A major new report released today paints a disturbing picture of the state of global hunger, with millions of people still facing dire insecurity and numerous countries struggling to escape from long-running disasters.
According to this year’s Global Report on Food Crises, an annual report produced by the Food and Agriculture Organization (FAO) of the United Nations, the overall global picture of serious food insecurity is getting markedly more serious.
The number of people living in “stressed” food conditions has more than trebled in the last six years, meaning that around 253 million people worldwide are now at a point where another global or local shock could push them into far more serious circumstances.
More worryingly still, the report details an increase in “acute food insecurity”, a category that the report defines as “hunger so severe that it poses an immediate threat to people’s livelihoods and lives.”
“This is hunger that threatens to slide into famine and cause widespread death.”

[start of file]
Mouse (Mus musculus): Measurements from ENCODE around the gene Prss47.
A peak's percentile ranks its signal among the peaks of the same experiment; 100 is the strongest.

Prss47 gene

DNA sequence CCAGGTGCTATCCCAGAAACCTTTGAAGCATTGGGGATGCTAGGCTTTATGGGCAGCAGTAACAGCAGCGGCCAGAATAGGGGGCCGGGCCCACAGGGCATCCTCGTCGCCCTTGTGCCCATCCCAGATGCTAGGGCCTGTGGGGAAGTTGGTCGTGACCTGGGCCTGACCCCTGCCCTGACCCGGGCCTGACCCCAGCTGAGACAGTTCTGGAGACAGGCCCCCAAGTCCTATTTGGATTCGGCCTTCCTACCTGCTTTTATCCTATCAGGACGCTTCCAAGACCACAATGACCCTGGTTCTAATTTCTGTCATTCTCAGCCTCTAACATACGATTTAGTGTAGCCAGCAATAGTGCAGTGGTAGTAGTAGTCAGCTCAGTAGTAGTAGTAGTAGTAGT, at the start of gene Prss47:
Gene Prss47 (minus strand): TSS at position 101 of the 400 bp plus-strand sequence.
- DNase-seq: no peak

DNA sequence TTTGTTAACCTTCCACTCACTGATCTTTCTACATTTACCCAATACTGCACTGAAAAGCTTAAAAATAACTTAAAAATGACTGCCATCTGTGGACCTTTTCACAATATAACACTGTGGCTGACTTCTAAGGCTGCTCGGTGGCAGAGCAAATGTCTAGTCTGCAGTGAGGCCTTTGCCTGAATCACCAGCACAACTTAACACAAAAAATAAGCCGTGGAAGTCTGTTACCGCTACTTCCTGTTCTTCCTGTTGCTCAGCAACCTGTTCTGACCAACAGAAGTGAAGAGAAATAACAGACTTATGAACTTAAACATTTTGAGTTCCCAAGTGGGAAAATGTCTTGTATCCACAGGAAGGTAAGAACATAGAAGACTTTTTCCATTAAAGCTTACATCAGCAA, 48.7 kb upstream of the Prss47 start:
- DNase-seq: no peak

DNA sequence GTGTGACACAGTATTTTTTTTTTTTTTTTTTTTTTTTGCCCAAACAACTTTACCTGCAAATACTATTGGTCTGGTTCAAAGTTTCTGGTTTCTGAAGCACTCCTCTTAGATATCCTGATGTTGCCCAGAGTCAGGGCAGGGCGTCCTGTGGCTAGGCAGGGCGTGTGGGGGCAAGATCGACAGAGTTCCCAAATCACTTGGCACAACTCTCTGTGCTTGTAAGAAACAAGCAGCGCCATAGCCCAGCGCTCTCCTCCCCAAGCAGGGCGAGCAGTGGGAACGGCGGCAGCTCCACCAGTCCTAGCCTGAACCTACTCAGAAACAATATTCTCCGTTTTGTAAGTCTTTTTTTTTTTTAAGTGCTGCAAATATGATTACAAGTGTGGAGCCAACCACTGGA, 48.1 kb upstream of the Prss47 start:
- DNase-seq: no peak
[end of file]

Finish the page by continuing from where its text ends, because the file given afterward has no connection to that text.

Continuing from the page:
A high proportion of people living in the worst conditions of food insecurity reside in the same handful of countries that have led the FAO’s report for several years. Among the world’s hungriest people, fully 40% live in the Democratic Republic of the Congo, Ethiopia, Afghanistan, Nigeria and Yemen. Also telling is that across the report’s seven annual issues, a total of 38 countries have been consistently recorded as in food crisis.
However, in the ranking of the worst food crises of 2022, one country stands out as an altogether new emergency: Ukraine, where the Russian invasion and ensuing economic havoc has disrupted agriculture, supply lines and export routes alike.
In fact, the war in Ukraine is singled out by the FAO as a major new driver of food insecurity around the world, one that the report says “triggered an unprecedented peak in international food prices” in the first half of last year. It is one of a number of conflicts that have
While Russia and Ukraine have struck a deal to make sure Ukrainian grain can be exported for now, as the FAO explains, both Russia and Ukraine are major pillars of the world food supply thanks to their production of fuel, agricultural inputs, and essential food commodities like wheat, maize and sunflower oil.
And even with food prices coming down after the shock in the first half of last year, the Black Sea Grain Initiative remains highly fragile. Russia is still attacking civilian areas and infrastructure, and an anticipated Ukrainian counteroffensive against Russian military positions raises the prospect that the internationally brokered deal could fall apart – with major ramifications for world hunger.